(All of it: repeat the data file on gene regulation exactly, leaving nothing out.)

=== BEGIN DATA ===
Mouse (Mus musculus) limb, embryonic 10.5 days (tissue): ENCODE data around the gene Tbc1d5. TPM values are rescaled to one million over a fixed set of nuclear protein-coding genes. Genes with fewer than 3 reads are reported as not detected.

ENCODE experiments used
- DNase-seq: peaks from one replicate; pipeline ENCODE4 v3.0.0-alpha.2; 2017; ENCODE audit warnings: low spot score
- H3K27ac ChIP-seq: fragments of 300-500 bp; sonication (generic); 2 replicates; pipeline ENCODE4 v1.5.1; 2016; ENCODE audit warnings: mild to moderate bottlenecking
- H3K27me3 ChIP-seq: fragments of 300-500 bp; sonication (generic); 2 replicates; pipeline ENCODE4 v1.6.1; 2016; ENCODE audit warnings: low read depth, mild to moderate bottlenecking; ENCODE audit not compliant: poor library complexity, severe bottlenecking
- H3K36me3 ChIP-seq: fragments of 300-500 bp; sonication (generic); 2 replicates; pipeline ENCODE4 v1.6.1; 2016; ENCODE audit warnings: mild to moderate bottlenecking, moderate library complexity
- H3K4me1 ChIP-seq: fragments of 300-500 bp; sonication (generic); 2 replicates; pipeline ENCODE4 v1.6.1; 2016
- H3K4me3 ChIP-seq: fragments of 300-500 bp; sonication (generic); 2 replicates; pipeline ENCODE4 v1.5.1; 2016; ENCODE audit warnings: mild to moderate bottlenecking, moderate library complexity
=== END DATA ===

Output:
Mouse (Mus musculus) limb, embryonic 10.5 days (tissue): ENCODE data around the gene Tbc1d5. TPM values are rescaled to one million over a fixed set of nuclear protein-coding genes. Genes with fewer than 3 reads are reported as not detected.

ENCODE experiments used
- DNase-seq: peaks from one replicate; pipeline ENCODE4 v3.0.0-alpha.2; 2017; ENCODE audit warnings: low spot score
- H3K27ac ChIP-seq: fragments of 300-500 bp; sonication (generic); 2 replicates; pipeline ENCODE4 v1.5.1; 2016; ENCODE audit warnings: mild to moderate bottlenecking
- H3K27me3 ChIP-seq: fragments of 300-500 bp; sonication (generic); 2 replicates; pipeline ENCODE4 v1.6.1; 2016; ENCODE audit warnings: low read depth, mild to moderate bottlenecking; ENCODE audit not compliant: poor library complexity, severe bottlenecking
- H3K36me3 ChIP-seq: fragments of 300-500 bp; sonication (generic); 2 replicates; pipeline ENCODE4 v1.6.1; 2016; ENCODE audit warnings: mild to moderate bottlenecking, moderate library complexity
- H3K4me1 ChIP-seq: fragments of 300-500 bp; sonication (generic); 2 replicates; pipeline ENCODE4 v1.6.1; 2016
- H3K4me3 ChIP-seq: fragments of 300-500 bp; sonication (generic); 2 replicates; pipeline ENCODE4 v1.5.1; 2016; ENCODE audit warnings: mild to moderate bottlenecking, moderate library complexity